There are plenty of horrifying aspects to the new Pew poll showing that 18 percent of Americans now believe – against all the evidence – that President Obama is a Muslim, up from 11 percent in March, 2009.
The most obvious: how can democracy function effectively when proliferating new media and a gullible public mean that the crudest, most obvious examples of misinformation and disinformation dominate our political discourse?
But I'd suggest the most disturbing element is this: our growing willingness to use religion as a cipher for our rage and our biases.
A growing number of Americans really, really dislike Obama. So, prompted by bloggers and talk show hosts, they crystallize that rage in the form of a religious accusation: Obama is a Muslim, no matter how much the evidence suggests otherwise. Muslim = bad. So, the theorem goes, Obama = bad. End of discussion.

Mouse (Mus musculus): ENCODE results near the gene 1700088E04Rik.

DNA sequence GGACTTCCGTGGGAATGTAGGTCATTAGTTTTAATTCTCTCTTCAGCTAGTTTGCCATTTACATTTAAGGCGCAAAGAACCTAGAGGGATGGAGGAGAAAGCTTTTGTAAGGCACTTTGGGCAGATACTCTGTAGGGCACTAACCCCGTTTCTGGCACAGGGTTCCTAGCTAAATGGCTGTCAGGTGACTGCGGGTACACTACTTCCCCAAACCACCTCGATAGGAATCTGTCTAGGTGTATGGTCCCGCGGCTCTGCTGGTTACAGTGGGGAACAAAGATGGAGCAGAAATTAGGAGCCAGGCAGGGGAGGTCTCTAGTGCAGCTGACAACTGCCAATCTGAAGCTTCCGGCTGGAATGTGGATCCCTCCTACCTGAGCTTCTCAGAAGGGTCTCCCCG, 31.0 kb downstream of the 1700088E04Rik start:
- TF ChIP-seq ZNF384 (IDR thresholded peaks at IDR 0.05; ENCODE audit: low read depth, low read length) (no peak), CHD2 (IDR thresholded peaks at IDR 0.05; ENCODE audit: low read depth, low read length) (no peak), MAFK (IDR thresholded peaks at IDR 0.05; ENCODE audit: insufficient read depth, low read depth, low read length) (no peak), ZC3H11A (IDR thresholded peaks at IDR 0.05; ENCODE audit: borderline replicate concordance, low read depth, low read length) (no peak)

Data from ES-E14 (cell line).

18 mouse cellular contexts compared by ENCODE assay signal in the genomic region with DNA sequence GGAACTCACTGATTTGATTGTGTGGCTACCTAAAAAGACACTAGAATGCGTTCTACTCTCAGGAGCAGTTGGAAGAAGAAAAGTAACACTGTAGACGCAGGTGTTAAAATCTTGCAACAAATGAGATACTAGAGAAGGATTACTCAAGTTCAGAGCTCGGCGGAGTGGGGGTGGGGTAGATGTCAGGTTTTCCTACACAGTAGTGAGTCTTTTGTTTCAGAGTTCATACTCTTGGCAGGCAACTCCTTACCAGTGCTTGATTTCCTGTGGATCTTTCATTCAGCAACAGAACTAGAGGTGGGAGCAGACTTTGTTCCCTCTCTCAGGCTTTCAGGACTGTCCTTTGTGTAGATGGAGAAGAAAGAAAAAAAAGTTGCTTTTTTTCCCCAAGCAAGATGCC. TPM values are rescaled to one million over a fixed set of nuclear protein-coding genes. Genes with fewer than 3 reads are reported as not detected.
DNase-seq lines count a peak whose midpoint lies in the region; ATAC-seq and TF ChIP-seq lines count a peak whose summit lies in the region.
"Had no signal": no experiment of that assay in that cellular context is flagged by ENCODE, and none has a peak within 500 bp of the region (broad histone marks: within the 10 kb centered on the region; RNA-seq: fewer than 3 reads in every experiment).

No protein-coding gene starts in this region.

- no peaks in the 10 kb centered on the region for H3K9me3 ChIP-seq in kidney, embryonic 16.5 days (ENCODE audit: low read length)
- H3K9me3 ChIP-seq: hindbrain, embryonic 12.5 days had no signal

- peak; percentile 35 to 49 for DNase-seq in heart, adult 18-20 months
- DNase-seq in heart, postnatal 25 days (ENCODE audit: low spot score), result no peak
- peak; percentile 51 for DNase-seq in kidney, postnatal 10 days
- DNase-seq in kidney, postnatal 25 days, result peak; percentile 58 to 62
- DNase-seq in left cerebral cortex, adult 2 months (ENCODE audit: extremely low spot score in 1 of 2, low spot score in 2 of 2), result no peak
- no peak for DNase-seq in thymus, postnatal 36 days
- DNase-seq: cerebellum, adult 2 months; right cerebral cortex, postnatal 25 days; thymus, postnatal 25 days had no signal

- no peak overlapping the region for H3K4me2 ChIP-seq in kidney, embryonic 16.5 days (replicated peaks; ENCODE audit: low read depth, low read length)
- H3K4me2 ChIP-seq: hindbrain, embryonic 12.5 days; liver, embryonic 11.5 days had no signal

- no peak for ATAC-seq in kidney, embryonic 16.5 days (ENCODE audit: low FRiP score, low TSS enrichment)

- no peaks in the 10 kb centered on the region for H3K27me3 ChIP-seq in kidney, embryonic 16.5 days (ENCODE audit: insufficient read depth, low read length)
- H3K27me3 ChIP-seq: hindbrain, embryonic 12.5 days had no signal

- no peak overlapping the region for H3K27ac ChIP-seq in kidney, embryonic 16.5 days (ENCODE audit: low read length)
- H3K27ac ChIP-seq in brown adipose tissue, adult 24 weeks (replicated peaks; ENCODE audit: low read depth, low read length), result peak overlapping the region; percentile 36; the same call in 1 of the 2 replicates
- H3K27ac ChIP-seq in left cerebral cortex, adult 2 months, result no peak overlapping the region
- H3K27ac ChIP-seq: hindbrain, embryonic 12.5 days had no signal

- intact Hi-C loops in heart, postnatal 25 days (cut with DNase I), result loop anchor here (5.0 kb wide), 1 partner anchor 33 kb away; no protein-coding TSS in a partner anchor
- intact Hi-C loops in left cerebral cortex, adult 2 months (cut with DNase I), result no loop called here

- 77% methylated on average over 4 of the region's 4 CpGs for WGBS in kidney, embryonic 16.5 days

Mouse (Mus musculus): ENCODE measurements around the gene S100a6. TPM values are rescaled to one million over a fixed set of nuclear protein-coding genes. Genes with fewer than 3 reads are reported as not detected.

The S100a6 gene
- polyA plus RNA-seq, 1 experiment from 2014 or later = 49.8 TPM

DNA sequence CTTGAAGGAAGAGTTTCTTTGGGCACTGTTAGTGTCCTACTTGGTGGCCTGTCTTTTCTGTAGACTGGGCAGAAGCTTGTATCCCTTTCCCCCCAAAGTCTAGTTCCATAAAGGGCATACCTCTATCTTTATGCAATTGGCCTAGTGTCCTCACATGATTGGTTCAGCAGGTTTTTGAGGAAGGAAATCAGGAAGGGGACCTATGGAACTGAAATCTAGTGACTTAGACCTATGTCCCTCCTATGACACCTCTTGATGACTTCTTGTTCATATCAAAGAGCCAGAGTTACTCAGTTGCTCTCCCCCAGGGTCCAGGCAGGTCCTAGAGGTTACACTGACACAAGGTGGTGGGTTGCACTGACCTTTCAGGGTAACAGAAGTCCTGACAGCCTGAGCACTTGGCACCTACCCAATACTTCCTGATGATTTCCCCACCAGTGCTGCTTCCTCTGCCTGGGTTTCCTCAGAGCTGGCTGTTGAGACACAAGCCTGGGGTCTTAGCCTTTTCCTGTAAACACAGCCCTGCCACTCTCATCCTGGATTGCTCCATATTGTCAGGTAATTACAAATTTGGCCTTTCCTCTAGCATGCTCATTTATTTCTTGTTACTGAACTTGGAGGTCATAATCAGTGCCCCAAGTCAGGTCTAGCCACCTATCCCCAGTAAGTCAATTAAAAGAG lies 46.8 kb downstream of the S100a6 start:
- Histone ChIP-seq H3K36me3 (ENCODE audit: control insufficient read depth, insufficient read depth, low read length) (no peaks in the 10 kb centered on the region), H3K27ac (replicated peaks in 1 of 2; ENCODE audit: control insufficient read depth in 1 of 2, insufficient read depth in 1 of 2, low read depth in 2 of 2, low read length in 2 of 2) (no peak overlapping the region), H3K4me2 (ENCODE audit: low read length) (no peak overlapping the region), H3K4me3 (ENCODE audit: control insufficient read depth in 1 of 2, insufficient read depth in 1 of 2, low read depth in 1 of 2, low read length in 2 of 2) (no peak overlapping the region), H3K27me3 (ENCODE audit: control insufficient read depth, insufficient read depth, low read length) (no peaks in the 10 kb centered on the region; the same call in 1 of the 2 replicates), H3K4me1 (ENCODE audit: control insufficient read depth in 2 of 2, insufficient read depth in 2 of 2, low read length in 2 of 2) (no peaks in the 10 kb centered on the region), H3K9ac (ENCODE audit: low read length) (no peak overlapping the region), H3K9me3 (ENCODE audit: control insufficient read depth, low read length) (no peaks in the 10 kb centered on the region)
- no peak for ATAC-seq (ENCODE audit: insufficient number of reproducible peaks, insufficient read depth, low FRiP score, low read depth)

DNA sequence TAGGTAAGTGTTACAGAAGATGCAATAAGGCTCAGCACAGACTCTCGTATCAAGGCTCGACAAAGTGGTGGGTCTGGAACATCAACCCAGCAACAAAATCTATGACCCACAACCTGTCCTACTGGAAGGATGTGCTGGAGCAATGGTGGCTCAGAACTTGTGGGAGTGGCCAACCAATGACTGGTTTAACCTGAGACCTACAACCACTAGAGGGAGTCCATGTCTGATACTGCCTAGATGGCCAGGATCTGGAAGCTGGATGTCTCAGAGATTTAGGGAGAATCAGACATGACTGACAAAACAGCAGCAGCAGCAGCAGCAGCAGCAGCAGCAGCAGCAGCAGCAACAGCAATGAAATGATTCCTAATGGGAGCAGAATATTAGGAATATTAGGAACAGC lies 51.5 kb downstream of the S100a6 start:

Instead of debating his economic policies, the war in Afghanistan that is now his and countless other real issues, we focus on a spurious religious accusation meant to stir up primal rage, not because of his policies but because he is allegedly a religious outsider.
I hear a lot of this from the Jewish community, which is even more distressing.
Instead of discussing his Israel policy – which, I would suggest, is a rich topic for animated debate, whether you come from the left or the right – too many of us simply dismiss him with a religious charge that, to some, trumps every other aspect of his presidency. He is a Muslim, so he can't possibly be good for Israel or for America.
Jews, for centuries victims of bigots who used religious accusations to stir up frightened people, should know better. And we should know that this kind of manipulative religious hatred can't possibly be good for the Jews.
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